The Big Listen: Deep Purple – Whoosh!
Deep Purple’s 21st studio album is billed as the most versatile, boundary-pushing record of the three they’ve made with producer Bob Ezrin. Is it a worthy addition to the legendary British band’s weighty catalogue?
Steve Morse of Deep Purple. Image: Tim Mosenfelder / Getty Images
Many thought that 2017’s eminently listenable InFinite album and accompanying Long Goodbye tour were the final farewell from Deep Purple, yet here we are celebrating the arrival of the heavy-rock pioneers’ 21st studio LP and third with Canadian producer Bob Ezrin. The questions are, does their latest add substance to a long and storied career, or is it an album too far? And why, exactly, is it called Whoosh!?
“Whoosh is an onomatopoeic word that, when viewed through one end of a radio-telescope, describes the transient nature of humanity on Earth,” explains singer Ian Gillan in answer to the second question, “and, through the other end from a closer perspective, illustrates the career of Deep Purple.” So we’re none the wiser on that front, then.
As far as the more pertinent poser goes, Whoosh! sees the band stick largely to the proggy blues-rock blueprint that made InFinite and 2013’s Now What?! such enjoyable latter-era Purple records. Guitarist Steve Morse and Don Airey on Hammond both play a blinder, continuing to fill the sizeable shoes of Ritchie Blackmore and Jon Lord, while partaking in an enlivening duel that weaves throughout the record.
Morse’s playing, in particular, is at times stellar, his solos extravagant yet well pitched. The original rhythm section of bassist Roger Glover and Ian Paice, locked into an effortless groove, are dependable, too. However, and it’s a big but, lyrically Gillan has a shocker, turning in perhaps the weakest collection of his entire career.
It’s evident from the kick-off of earnest opener Throw My Bones, with its simple insistent riff, grand major chords and glitzy synthesised strings. Gillan, reflecting on his mortality and seemingly contented with his lot in life, wonders: “Why should I walk into the great unknown, when I can sit here and throw my bones”.
Drop The Weapon‘s Hammond intro loosely references The Who‘s Won’t Get Fooled Again, and it’s ostensibly a song about the tragic human cost of gun and knife crime; lyrically subtle it is not. “Drop the weapon, kick it away, drop your gun, look the other way, drop the weapon, live another day, drop your blade, listen while I say,” asserts Gillan sounding every one of his 74 years.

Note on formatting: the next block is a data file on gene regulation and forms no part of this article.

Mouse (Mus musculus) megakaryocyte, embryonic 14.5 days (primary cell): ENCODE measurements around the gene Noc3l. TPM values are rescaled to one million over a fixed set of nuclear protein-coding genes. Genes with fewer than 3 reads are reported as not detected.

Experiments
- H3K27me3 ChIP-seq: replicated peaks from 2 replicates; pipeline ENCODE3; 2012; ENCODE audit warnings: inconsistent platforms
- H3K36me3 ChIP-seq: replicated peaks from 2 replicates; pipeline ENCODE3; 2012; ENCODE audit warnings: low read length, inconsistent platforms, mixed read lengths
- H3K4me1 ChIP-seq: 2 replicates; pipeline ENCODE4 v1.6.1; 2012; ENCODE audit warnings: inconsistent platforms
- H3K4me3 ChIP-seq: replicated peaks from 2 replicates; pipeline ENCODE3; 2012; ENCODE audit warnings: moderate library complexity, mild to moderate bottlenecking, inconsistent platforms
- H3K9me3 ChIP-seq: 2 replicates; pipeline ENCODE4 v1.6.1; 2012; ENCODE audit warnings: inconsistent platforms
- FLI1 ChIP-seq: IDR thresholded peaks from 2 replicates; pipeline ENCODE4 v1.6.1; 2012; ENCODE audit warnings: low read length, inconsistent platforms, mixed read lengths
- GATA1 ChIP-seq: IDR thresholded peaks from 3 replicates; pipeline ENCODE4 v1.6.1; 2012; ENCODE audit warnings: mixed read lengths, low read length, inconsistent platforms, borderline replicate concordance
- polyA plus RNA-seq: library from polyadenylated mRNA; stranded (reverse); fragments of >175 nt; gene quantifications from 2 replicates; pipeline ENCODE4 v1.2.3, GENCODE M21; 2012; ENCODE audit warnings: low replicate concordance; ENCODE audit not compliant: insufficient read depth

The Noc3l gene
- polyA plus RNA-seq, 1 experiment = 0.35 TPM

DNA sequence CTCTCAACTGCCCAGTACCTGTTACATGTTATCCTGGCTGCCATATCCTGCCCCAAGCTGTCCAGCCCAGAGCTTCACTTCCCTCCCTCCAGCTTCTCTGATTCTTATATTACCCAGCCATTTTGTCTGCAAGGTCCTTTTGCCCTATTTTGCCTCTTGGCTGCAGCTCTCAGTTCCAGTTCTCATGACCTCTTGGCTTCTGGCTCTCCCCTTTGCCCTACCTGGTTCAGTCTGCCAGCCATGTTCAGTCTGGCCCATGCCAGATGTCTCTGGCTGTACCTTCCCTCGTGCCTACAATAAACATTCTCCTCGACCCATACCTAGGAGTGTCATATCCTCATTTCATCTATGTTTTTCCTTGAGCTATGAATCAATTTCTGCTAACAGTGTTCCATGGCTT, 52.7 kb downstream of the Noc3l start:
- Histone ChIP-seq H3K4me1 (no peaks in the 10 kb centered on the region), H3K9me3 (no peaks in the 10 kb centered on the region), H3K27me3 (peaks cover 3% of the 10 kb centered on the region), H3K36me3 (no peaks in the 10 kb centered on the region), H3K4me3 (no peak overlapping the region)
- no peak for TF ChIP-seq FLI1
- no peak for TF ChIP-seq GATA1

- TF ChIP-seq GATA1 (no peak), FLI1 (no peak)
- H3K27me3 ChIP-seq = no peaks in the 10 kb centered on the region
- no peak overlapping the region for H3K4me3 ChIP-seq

“Baby won’t you be my friend, and love me to the end,” he asks on We’re All The Same In The Dark, over a bed of enjoyably chunky riffing and swirling organ, and on sobriety examination The Long Way Round: “I promised myself I would not get trashed again, but the way I’m feeling right now, that promise is going down the drain”.
No Need To Shout is a rant seemingly in the direction of dishonest politicians: “You stand there on your soapbox without fear… like a demented auctioneer/ it’s just a bunch of crap, you’re talking out your hat.”
What The What steams in on an ascending chord progression, an electric piano-led stomper that sees Morse digging in for a breakneck solo that powers into strident unison bends. But it’s again let down by some toe-curling lyrics as Gillan, his “mojo working”, dubiously rhyming Old Joanna with piano and donning his dancing shoes, sings with a straight face: “Long tall Sally and short fat Dave, arms and legs going every ways, They didn’t care about shape or size, the fever of love was in their eyes”.
Nothing At All is a waltzing highlight that will have many Purple fans moist of eye. It’s impossible to dislike and instantly memorable with a chorus that’s all kinds of wistful, warming and nostalgic. Morse and Airey are again on form, a polyrhythmic riff that’s a dizzying flurry of notes echoed by the organ part panned to the opposite channel.
Yet the needle on the cringeometer begins to bounce at the edge of the red zone on Man Alive, an irony-free comment on humankind’s destruction of the earth, that imagines our future extinction. Twice it breaks down to Spinal Tap-esque spoken word sections, recalling InFinite‘s On Top Of The World. Gillan, accompanied only by hilariously naff ticking clock rim shots from Paice, intones gravely, “After some thousands of years, the wisest guys in the evolution of humanity became extinct, mother nature loves a vacuum… and so the earth was cleansed in no time at all”. Is that a miniscule Stonehenge we see lowering into view?
The Address remains instrumental for its duration, three minutes of exemplary bluesy soloing. It’s tempting to conclude that it’s the high point of the album, seasoned musicians from the top bracket locked in and playing with total abandon. The instrumental breakdown in funky closing track Dancing In My Sleep is superlative, too, a cavalcade of audacious bends and darting descending runs. The fact that these fleeting moments on a record that stretches to 50 minutes are unfettered by vocals is a damning verdict, though. Fans will welcome an unexpected new chapter from a truly legendary band for the undoubted quality of the musicianship and the renewed reservoirs of energy they’ve tapped in the twilight of their career. Just don’t listen too closely to the lyrics.
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